NAG in the News - “Is your software trustworthy?”

The following is an introduction to an article entitled “Is your software trustworthy?” written by Rob Meyer, CEO of NAG and was published in the May/June issue of Financial Engineering News.

While visiting one of our customers a while back I learned that their new financial modelling application, using some of our code, would soon be in the hands of hundreds of retail account managers. I found myself alternately proud that they had the confidence to use our code in this high-profile application and slightly uneasy that someone other than a financial engineer was about to make decisions worth substantial sums based upon the answers. I have the utmost confidence in the abilities of our mathematicians, statisticians and software engineers but I have spent enough years around mathematics and technical software to appreciate a few of the things that can go wrong. The experience made me think about trends in financial applications, the esoteric realities of numerical software quality and the implications for how our organization (and yours) develops software.

In an era where organizations are putting increasingly sophisticated financial modelling software in the hands of employees and customers, it is critical to build in the quality that inspires trust from users who will never see a line of code or a mathematical formula. In the rest of this article I'll talk about trends I see in the development of financial applications and why code quality is increasingly important. I'll also outline some of the steps our organization takes to ensure quality.

To read the article in its entirety please visit our website http://www.nag.co.uk/IndustryArticles/meyerfen49.asp


Tips & Hints - N-SEA - What do I do if my data is stored in rows, rather than columns?

N-SEA expects data to be stored in rows, rather than columns. That is, N-SEA assumes each row is an observation, and each column is a different variable. If your data is stored the other way around, that is the observations are stored in rows, and the variables in columns you will have to make some changes. For example, if the first row is continent, the second row is gross domestic product (GDP) per capita, and each column corresponds to a different country then in order to use this data within N-SEA, you will need to first transpose it, that is, swap the rows and columns over. The easiest way to accomplish this within Excel is via the Paste Special command.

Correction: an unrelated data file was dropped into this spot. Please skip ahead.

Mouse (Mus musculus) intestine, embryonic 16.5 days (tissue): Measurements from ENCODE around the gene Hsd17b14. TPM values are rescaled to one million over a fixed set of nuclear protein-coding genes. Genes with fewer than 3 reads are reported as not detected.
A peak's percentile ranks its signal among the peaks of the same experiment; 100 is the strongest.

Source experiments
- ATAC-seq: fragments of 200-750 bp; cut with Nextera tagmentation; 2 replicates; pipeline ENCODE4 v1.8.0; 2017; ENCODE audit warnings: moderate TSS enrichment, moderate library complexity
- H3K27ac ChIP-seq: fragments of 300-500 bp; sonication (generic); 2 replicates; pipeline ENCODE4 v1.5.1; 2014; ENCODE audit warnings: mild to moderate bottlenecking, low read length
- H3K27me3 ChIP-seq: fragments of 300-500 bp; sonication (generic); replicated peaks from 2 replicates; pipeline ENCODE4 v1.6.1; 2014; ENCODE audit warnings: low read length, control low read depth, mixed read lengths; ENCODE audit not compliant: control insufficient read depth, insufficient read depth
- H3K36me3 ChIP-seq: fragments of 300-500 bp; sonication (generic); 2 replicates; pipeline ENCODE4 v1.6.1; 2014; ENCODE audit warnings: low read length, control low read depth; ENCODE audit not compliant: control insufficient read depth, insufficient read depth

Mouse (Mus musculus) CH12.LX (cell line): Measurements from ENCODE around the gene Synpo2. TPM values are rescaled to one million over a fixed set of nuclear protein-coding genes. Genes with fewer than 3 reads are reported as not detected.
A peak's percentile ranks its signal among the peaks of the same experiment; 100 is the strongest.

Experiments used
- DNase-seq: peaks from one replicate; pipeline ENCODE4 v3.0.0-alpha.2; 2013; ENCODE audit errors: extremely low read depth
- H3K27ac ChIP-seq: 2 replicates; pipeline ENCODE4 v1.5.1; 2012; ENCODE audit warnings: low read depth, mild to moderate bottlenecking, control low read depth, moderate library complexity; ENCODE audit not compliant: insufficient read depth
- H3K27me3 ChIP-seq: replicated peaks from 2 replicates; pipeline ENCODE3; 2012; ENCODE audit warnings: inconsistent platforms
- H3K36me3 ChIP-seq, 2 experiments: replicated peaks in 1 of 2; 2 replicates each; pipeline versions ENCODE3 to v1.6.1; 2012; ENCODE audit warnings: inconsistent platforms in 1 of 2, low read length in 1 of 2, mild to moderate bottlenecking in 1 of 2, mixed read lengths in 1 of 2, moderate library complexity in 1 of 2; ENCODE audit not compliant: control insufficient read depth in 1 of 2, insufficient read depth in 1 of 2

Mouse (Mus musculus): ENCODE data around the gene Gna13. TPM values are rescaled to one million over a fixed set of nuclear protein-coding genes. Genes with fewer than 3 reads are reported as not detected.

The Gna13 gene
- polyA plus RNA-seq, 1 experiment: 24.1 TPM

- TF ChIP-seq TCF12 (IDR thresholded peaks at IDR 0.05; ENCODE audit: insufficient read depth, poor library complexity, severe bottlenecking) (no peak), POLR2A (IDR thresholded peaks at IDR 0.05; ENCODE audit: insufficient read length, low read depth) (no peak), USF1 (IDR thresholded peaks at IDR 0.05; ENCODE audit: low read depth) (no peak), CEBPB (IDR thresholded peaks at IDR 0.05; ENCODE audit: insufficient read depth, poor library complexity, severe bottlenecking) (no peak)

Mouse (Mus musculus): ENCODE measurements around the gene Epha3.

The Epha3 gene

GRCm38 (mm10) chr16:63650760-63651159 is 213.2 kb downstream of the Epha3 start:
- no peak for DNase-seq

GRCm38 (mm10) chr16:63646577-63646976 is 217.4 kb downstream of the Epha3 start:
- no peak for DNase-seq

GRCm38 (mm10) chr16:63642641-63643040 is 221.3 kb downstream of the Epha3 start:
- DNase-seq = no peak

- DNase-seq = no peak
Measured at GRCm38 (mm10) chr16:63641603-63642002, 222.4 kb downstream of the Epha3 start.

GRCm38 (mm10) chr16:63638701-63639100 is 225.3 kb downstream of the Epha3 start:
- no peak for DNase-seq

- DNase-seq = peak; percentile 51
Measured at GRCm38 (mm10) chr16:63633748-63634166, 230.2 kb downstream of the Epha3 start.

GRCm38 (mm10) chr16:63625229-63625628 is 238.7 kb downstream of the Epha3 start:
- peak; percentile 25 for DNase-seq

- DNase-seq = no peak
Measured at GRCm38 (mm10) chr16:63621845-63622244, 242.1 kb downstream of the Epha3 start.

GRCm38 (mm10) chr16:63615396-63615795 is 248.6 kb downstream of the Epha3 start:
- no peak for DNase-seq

1. Select the data you wish to transpose.
  2. Copy the data, either using the Ctrl+C key combination, or by clicking on Edit and then clicking on Copy.
  3. Select a single cell in an Excel worksheet. This cell will be the top left hand corner of the transposed data (Q1 in the example below). It should be noted that Excel will not generally issue a warning if the pasting processes will overwrite data on already on the spreadsheet. Care must therefore be taken when selecting this cell to ensure that any required information will not be overwritten.
  4. Click on Edit and then click on Paste Special. The following dialog box should appear: Make sure that the All option in the Paste section and the None option in the Operation section have been selected. Tick the Transpose check box.
  5. Click on OK. If you get a warning message saying that the “selection is not valid”, it is probably because the data you are trying to paste will overwrite the data you are copying. If this occurs you will need to return to step 3 and select a different cell. The data should now have been transposed. For example: the continent variable is now in column Q and the GDP per capita in column R. Each row now corresponds to a different country.

All previous Tips & Hints can be found in the NAG Tips & Hints Repository


Events - UK
  • CETL-MSOR Conference 2006 - 11th September 2006, University of Loughborough
    NAG is delighted to be attending the Continuing Excellence in the Teaching and Learning of Maths, Stats and OR Conference in September. Experts from NAG will be available to discuss the use of NAG software in Education http://www.nag.co.uk/main_education.asp

Product News - New Implementations

NAG is committed to offering new implementations of its broad range of numerical and statistical software, compilers and tools. Since the last edition of NAGNews, platform availability has increased as detailed below.

The NAG Fortran Library, Mark 21 is now also available for the following platform:

  • x86-32 Windows using the CVF v6.6 Compiler

The NAG SMP Library, Mark 21 is now also available for the following platforms:

  • IBM Power 4+ AIX 32-bit using the XLF v 9.1 Compiler
  • IBM Power 4+ AIX 64-bit using the XLF v 9.1 Compiler
  • Itanium Linux64 using the Intel Fortran v8.1 Compiler
  • AMD-64 Linux64 using the pgf90 v6.1-1 Compiler
  • Sun SPARC Solaris using the Sun f95 v8.0 Compiler
  • Sun SPARC Solaris 64 using the Sun f95 v8.0 Compiler

The NAG Parallel Library, Mark 3 is now also available for the following platform:

  • Itanium Linux64 using the Intel Fortran v9.1 Compiler

The NAGWare f95 Compiler, Release 5.1 is now also available for the following platform:

  • Sun SPARC Solaris